Nigel, the loneliest bird

Ashley Brimmage, Opinions Editor

The New York Times recently published a piece on the story of a seabird named Nigel who lived in New Zealand. In an attempt to get this species of bird to return to the island—which interestingly enough is called Mana Island—they built stone birds, painted their beaks to resemble that of the seabird and played their calls over loudspeakers. What they could not foresee was that Nigel would get quite attached to one of the stone seabirds in particular.


With Valentine’s Day just behind us, many students have been left with heads spinning—whether it be the “floating on a love cloud” feeling, or your hopelessly-single headache induced by the weight of your mom’s, “So, any possible special someones at school?” questions or the large amount of Kit Kats you have consumed in the past few days.

For many of us, the only valentines box we have been filling with letters is God’s—his prayer box—and man, have we been packing it full of requests. Requests for seasons of singleness to end, for loneliness to retreat, for comfortability in our singleness and the desire to rid our hearts of the desire for love. Some might have prayed for a soul that follows after Paul in a spiritually-superior life of singleness and servitude. However, given Biola’s culture, it would be safe to assume that at one point or another, over this past week, the phrase “Lord, where are they? Where is my ‘one’?” crossed a majority of our prayers.

What I would like to discuss is the idea of “The One.” To do this, let us return to Nigel. Upon returning to Mana, Nigel struck a particular liking for one of the concrete birds. For many months, he cozied up at “her” side, and built a nest.

“He was seen wooing her by preening her. Nigel was also seen trying to mate with her,” said Linda Kerkmeester, vice president of the environmental conservation group Friends of Mana Island, in the Times article.

Month after month, he stayed there by “her” side. But “she” remained uninterested and strangely “stone-hearted.”


I suggest, that in some ways, we are all a little like Nigel. Whether the stone-hearted bird we “cuddle” are our ideas and notions of a perfect relationship, or perhaps a certain someone, we can all have a tendency to hold too tightly to the promise our parents gave us when we were young. They have been praying for our spouse, and they know for a fact that one person is out there and one day God will bring them to you.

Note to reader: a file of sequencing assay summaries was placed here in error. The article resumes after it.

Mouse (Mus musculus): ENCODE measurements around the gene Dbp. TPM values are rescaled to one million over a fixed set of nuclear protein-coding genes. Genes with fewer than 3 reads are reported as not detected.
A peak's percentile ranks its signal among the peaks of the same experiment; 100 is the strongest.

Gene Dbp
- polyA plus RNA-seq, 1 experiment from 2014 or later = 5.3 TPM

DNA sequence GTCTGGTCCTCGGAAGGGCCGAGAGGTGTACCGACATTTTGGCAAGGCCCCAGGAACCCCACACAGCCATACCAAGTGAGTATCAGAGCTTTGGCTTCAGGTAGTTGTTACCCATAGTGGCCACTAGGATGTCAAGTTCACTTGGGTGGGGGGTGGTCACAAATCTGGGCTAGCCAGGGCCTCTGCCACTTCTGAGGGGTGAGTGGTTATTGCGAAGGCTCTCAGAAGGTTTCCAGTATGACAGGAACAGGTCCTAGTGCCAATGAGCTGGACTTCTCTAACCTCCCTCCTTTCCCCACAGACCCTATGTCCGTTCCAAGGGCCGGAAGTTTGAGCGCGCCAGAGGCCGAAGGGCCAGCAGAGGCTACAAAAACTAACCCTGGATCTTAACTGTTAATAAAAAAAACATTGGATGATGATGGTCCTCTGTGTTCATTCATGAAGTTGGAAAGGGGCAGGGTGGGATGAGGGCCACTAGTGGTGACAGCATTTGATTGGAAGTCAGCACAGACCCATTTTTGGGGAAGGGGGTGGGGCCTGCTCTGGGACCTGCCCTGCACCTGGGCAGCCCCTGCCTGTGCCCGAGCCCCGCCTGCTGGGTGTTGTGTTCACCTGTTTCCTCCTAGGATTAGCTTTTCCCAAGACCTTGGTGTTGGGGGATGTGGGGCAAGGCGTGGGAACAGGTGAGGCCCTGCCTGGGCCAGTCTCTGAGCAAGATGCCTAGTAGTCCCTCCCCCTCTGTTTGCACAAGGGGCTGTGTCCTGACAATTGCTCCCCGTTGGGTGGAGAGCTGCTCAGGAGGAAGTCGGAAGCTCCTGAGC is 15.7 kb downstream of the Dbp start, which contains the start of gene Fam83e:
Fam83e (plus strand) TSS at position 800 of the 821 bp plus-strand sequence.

Recently, I have noticed that my parents sing a different tune. My mom has shared her beliefs on “the one” in a simple manner. She said, “If there was only one ‘the one’ for everyone, if one person messed up and chose wrong a hundred years ago, we would all be done for.” She has shared with me her ideas of choosing someone who brings out the best side of yourself, and acknowledges that this does not mean perfection, nor that you will be happy all the time, but that you will serve God as your best self, spurred on next to someone who helps that along.

My dad responds to my siblings’ cracks about when I will get married by saying if there is someone right who comes along, who makes being together better than being single, then I should marry him. And only then.

There are people who date around and make pros and cons lists. There are people who pray and are revealed who they are to spend the rest of their days with. And I do acknowledge that there are people in this conversation who have been dating since high school and feel certain they will marry the person they are with. I suggest that we, as Christians, do not get so caught up with marriage that we perhaps miss the view of the island that we are on.


If you were wondering, the sea-bird experiment worked. After a couple years and a fresh coat of paint, other lonely sea-birds joined Nigel and his unrequited-love on the cliffs. However, rather than going to greet the new friends, Nigel stayed with his stone cold bride. Only a few days later did Nigel die, having spent his last hours as he did before: clinging to the hard body of a love he never received.

Faith in a promised love is an unmatchable strength. To trust so deeply in the Lord, and in his promise that he will work all for good is beautiful, and watching it come to fruition is inspiring and an attestment of just how much God loves us.

I just hope that we as Christians, and especially as Biolans, will not allow ourselves to become so obsessed and preoccupied with the idea of what romantic love looks like, or should look like, that we miss all the real-life in-the-feather birds around us.

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